English Amateur Billiards Association

EABA : The Billiard Monthly : April, 1912

The Billiard Monthly : April, 1912

Things That Matter in Billiards,


By Col. C. M. Western

My book entitled “The Practical Science of Billiards”
is written in the hope that it will benefit the
game, as knowledge which implies truth can scarcely
fail to do. But I sincerely trust that professionals and
skilled players will not think that, in stating certain facts as
a new knowledge I am casting any slur on their skill.

On the contrary I am, and always have been, lost in admiration
of it, and the more I know the more I recognise it.

But there are some thing’s no skill can achieve. Science
and actual measurements are necessary. To take one out
of the numberless examples from outside sources that offer
themselves as somewhat similar cases. What success would
be achieved, and what progress made in rifle shooting if the
target left no trace of where the bullet had struck? But
that is the condition under which billiard players have suffered
up to the present. The target (the object ball) leaves
no trace of where it was struck, except its direction, and
hitherto there has been no means of translating this direction
into the point at which the object ball was struck, which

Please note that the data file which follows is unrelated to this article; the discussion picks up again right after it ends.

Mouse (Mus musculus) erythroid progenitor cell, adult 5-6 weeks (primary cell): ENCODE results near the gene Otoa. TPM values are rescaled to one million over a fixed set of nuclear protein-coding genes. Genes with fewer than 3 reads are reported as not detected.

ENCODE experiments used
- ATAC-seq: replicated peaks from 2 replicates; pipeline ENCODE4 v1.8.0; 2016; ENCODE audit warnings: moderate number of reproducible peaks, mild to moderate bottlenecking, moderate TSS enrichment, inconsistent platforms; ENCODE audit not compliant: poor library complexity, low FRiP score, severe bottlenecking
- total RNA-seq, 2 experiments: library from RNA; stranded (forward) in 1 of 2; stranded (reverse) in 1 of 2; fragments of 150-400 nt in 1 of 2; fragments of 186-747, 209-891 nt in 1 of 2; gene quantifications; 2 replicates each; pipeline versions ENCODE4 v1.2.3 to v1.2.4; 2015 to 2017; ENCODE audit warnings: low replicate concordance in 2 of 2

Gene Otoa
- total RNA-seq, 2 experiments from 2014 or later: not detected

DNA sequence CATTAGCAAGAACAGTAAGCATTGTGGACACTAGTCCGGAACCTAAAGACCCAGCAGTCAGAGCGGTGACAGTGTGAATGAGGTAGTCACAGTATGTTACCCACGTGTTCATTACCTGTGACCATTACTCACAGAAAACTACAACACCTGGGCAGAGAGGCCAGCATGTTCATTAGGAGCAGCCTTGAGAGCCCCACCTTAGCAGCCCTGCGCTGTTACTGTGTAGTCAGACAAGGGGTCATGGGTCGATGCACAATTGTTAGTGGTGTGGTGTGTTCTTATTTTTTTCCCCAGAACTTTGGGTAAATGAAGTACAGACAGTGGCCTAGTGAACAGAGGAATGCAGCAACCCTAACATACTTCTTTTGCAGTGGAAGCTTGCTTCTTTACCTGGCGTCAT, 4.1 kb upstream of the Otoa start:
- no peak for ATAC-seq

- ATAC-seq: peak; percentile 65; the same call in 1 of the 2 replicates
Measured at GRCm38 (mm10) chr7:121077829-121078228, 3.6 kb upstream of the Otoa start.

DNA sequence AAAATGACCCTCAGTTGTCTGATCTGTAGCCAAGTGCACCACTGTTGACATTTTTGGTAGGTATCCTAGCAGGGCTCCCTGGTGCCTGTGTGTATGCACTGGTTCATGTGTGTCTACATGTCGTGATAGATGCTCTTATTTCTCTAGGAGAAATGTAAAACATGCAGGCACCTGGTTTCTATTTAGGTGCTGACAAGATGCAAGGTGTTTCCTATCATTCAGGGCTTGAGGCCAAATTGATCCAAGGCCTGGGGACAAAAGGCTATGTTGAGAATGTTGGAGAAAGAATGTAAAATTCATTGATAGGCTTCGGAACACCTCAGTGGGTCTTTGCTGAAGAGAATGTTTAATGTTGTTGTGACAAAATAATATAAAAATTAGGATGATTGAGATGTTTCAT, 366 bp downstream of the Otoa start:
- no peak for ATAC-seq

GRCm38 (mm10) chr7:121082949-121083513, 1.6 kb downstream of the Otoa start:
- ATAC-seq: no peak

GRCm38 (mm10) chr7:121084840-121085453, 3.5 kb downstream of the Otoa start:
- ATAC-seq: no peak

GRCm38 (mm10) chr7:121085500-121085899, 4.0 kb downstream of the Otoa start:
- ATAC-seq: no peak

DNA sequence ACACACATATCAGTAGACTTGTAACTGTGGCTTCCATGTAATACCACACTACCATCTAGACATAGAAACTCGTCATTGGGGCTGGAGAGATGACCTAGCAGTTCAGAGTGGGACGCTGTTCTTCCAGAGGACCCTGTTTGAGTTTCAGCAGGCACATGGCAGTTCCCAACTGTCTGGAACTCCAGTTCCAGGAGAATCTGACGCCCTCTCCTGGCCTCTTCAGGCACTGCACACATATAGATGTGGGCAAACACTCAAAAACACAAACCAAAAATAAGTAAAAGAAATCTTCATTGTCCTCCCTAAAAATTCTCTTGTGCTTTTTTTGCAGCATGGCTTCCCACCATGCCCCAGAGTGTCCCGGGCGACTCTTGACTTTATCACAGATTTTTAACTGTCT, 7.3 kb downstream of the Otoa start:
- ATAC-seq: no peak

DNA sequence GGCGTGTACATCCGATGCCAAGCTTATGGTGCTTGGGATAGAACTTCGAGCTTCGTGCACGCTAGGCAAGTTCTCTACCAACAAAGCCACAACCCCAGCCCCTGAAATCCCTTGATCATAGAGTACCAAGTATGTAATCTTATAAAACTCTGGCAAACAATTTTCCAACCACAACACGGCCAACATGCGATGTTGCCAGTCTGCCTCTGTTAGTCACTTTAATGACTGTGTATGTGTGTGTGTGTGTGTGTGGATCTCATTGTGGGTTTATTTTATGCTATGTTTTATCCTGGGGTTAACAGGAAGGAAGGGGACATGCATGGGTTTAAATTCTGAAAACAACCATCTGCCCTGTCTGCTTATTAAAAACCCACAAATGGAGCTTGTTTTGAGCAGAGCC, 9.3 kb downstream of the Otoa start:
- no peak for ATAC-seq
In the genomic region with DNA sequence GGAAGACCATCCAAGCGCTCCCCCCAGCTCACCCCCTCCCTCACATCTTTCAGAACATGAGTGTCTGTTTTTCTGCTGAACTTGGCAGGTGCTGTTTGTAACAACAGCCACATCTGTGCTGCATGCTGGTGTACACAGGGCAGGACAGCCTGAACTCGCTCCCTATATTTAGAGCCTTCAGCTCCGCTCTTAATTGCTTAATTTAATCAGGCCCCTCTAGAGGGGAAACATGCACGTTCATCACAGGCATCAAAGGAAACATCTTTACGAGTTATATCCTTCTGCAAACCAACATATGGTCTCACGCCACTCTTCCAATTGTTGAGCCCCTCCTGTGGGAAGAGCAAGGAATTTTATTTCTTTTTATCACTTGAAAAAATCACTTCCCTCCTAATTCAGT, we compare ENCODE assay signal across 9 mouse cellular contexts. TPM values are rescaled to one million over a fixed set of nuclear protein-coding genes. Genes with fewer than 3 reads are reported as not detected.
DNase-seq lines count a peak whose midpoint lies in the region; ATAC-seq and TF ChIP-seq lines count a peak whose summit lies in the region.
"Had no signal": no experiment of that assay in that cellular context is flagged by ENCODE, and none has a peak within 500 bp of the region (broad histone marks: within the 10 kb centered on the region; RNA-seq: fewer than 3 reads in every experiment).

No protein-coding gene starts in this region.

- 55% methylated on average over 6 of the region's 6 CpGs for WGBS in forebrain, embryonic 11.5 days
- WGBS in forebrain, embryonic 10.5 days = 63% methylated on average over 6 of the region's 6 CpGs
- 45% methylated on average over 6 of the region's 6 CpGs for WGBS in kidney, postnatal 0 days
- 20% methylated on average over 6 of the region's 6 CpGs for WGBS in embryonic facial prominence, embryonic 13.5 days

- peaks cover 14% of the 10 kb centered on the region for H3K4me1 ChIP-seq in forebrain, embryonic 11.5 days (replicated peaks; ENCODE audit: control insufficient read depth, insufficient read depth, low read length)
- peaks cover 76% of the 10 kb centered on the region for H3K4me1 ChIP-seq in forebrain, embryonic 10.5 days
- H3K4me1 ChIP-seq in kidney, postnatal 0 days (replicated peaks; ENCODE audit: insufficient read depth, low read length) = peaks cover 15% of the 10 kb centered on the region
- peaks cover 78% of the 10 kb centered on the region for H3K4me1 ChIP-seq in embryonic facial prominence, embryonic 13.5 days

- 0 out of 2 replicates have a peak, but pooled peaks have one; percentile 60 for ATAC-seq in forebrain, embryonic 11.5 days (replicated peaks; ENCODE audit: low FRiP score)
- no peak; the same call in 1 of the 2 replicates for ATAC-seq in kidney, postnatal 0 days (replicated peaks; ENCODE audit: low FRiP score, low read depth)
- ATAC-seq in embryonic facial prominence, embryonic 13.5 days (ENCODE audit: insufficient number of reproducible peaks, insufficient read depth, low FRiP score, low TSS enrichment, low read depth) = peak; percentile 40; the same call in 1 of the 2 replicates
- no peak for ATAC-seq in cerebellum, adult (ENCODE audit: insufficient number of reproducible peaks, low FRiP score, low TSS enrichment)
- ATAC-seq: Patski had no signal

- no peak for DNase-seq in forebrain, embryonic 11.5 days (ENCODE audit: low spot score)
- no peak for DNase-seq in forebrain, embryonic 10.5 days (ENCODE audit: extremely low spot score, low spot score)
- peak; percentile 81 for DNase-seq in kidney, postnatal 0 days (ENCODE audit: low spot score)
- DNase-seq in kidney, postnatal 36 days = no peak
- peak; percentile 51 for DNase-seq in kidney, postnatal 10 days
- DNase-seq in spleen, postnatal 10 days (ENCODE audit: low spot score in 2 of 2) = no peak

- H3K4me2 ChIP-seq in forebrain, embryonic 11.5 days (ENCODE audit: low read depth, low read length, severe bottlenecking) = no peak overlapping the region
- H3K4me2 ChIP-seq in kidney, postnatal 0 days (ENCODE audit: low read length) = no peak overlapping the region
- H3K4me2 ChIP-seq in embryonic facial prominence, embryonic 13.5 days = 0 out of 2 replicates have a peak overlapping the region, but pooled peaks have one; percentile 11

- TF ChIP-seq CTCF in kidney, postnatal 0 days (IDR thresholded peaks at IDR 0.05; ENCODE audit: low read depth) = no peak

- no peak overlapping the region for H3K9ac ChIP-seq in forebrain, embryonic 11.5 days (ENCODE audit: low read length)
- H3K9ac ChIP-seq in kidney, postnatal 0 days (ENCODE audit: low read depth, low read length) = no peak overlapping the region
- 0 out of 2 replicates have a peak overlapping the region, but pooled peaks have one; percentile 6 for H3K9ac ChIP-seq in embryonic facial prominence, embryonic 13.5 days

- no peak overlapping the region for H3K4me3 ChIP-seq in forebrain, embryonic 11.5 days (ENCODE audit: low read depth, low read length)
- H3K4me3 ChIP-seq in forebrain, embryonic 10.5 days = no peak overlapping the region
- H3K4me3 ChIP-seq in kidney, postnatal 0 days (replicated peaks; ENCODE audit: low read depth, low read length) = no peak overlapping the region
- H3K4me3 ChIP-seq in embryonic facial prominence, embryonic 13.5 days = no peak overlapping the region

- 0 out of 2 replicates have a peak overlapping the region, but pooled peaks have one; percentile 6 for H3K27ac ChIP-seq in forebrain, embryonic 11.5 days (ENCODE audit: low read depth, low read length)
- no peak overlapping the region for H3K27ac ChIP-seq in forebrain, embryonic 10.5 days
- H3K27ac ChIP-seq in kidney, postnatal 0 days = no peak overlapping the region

consequently remains unknown.

This the “Pointer” does, and when this is possible the
object ball becomes the most ideal automatic marker it is
possible to imagine, because it tells, on an enormously magnified
scale, the exact point that has been struck, to not
metaphorically but actually, a hair’s breadth.

But until this is possible, which is what has been the case
up to the present, billiard players have laboured under this
very serious difficulty. The marvel is, not that there have
been errors in the deduction and estimation of what happens,
but that these have not been much greater. But even slight
errors become of considerable importance, when upon them
is based the whole training and practice by which success
and skill are to be secured.

In the penultimate sentence of my book I state that in no
previous book on billiards is given one single instance of the
correct direction in which the object ball should travel, when
struck a true half-ball. It now gives me great pleasure to
state and to testify that there is one such case. When my
book went to press, and certainly when I wrote it, I do not
think Gray’s book on “Red Ball Play” had been published,
and in any case I had not read it. Nevertheless, therein in
the stroke on diagram C (which I do not further define, as
I have no wish to poach on other’s preserves, and those who
wish to learn the stroke should go to his book) is given an
example of a correct position. Whether this was found by
eye or measurement or chance I am unable to say, but if the
first it reflects great credit on the discoverer, as it is quite
correct, and is the only example I have hitherto been able
to discover. This is one of the strokes to which he states
he devoted months of practice, and one which when a player
can do with any degree of certainty, Gray says he is ready